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David_B_9
Beginner
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Effect of -g on libmpi.so

I'm realizing that including -g in my compile statement causes my MPI C++ program executable to link with libmpi_dbg.so.4 rather than libmpi.so.4 (v13/impi/4.1.0.024/lib64). Can anyone explain exactly why that is so and whether there is necessarily an associated impact on performance?

A simple C++ code calling only MPI_Init compiled with mpicxx and with or without -g is sufficient to demonstrate the behavior.

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Gergana_S_Intel
Employee
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Hi David,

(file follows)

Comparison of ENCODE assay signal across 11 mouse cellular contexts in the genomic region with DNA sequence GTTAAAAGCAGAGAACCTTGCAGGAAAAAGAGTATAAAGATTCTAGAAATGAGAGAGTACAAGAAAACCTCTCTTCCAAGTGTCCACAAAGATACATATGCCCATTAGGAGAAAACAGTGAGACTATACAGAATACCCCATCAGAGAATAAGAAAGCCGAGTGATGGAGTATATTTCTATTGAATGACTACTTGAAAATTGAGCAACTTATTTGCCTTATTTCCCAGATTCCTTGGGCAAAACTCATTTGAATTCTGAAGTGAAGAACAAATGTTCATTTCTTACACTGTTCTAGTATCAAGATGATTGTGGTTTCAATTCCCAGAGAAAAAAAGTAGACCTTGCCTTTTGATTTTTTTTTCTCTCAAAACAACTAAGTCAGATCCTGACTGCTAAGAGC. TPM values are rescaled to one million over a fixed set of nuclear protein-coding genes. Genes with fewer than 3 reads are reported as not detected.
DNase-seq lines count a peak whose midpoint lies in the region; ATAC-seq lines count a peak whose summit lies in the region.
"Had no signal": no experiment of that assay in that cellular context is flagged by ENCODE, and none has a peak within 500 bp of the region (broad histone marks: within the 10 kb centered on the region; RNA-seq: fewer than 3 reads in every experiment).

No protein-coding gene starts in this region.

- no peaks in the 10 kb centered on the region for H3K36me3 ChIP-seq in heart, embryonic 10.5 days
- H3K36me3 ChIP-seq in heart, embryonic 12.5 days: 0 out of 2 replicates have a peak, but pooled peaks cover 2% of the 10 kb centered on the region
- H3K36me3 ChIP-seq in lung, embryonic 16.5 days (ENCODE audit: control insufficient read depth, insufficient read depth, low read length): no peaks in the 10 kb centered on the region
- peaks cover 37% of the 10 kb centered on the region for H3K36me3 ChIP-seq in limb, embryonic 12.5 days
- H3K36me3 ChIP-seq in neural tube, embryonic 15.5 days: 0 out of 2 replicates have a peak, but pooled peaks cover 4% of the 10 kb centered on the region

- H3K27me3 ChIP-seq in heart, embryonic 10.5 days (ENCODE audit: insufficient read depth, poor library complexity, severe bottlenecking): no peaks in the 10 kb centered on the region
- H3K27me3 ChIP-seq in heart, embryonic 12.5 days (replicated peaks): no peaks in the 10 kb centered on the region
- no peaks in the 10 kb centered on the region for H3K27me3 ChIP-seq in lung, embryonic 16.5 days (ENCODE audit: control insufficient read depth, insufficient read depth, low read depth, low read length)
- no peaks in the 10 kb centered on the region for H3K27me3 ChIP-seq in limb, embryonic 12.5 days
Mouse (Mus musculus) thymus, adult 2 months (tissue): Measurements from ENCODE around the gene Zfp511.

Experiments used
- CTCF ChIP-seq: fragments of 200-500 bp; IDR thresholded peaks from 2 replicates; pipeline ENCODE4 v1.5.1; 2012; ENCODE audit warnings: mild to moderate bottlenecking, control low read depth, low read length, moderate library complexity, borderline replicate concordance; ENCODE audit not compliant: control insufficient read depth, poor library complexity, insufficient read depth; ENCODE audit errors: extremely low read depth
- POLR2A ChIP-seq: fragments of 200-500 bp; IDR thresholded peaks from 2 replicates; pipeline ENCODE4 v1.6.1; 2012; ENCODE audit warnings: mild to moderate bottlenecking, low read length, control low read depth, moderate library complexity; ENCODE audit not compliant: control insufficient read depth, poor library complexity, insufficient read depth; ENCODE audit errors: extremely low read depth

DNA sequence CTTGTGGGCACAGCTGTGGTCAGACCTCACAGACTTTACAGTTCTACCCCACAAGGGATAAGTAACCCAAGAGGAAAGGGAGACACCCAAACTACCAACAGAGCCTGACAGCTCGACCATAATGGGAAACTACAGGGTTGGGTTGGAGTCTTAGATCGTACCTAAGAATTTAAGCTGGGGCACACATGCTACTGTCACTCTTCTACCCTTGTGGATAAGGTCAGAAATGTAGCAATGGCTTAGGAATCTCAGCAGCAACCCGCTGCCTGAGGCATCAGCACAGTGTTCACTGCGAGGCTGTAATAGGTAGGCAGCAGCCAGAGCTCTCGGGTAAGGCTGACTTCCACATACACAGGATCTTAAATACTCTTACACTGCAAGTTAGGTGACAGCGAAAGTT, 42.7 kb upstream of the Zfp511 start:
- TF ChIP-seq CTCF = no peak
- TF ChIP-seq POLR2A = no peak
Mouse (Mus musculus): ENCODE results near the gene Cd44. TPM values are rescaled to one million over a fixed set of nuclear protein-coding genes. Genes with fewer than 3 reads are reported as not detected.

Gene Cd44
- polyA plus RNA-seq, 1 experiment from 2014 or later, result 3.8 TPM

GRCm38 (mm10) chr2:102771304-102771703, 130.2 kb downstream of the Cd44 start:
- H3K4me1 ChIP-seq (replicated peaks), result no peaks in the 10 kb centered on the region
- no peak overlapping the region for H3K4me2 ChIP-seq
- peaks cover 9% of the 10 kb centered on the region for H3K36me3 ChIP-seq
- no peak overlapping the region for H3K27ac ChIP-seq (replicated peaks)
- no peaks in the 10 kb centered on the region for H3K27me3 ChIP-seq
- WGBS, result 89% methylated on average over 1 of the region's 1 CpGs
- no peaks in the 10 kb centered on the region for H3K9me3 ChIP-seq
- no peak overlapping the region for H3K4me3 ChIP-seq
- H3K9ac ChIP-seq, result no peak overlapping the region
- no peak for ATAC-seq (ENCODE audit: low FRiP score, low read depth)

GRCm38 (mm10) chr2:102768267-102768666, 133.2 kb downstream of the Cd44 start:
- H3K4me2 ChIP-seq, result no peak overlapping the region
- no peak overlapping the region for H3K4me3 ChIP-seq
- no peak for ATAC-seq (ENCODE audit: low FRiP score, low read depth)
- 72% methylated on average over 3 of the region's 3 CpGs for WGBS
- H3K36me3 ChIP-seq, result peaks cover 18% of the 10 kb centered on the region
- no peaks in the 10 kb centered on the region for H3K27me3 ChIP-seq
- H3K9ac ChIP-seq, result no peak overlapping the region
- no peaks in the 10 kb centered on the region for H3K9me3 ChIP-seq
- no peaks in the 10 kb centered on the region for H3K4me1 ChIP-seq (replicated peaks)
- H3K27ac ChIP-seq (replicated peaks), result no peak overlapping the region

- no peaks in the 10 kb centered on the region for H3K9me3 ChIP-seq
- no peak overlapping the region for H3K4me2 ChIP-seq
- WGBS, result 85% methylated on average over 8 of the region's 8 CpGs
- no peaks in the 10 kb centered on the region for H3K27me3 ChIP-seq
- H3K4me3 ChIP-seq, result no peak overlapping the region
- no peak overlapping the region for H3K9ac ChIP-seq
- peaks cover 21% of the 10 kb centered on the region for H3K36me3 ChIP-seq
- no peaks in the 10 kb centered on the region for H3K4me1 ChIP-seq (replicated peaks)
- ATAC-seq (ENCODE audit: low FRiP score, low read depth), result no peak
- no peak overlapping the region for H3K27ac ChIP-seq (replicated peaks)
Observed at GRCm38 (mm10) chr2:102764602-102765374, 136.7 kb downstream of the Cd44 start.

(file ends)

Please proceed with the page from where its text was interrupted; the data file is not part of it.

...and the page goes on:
By using -g in your compile/link line, you're basically telling Intel MPI you want to link with the debugging version of our library (libmpi_dbg.so) which includes debug symbols embedded in the lib.  Details are in the Compiler Command Options section of our Reference Manual.

We haven't seen any major performance issues when linking with the debug Intel MPI.  The library will print a *lot* more additional information when I_MPI_DEBUG is enabled though.  Keep that in mind.  If you don't need to link with the debug version, you can simply leave the -g out of the compile line.

In later versions of Intel MPI (latest available is Intel MPI Library 5.1.2), we've actually included debug symbols in the regular libmpi.so there's no special need to link with -g.

I hope this helps.  Let me know if you have any specific questions about using our debug builds.

~Gergana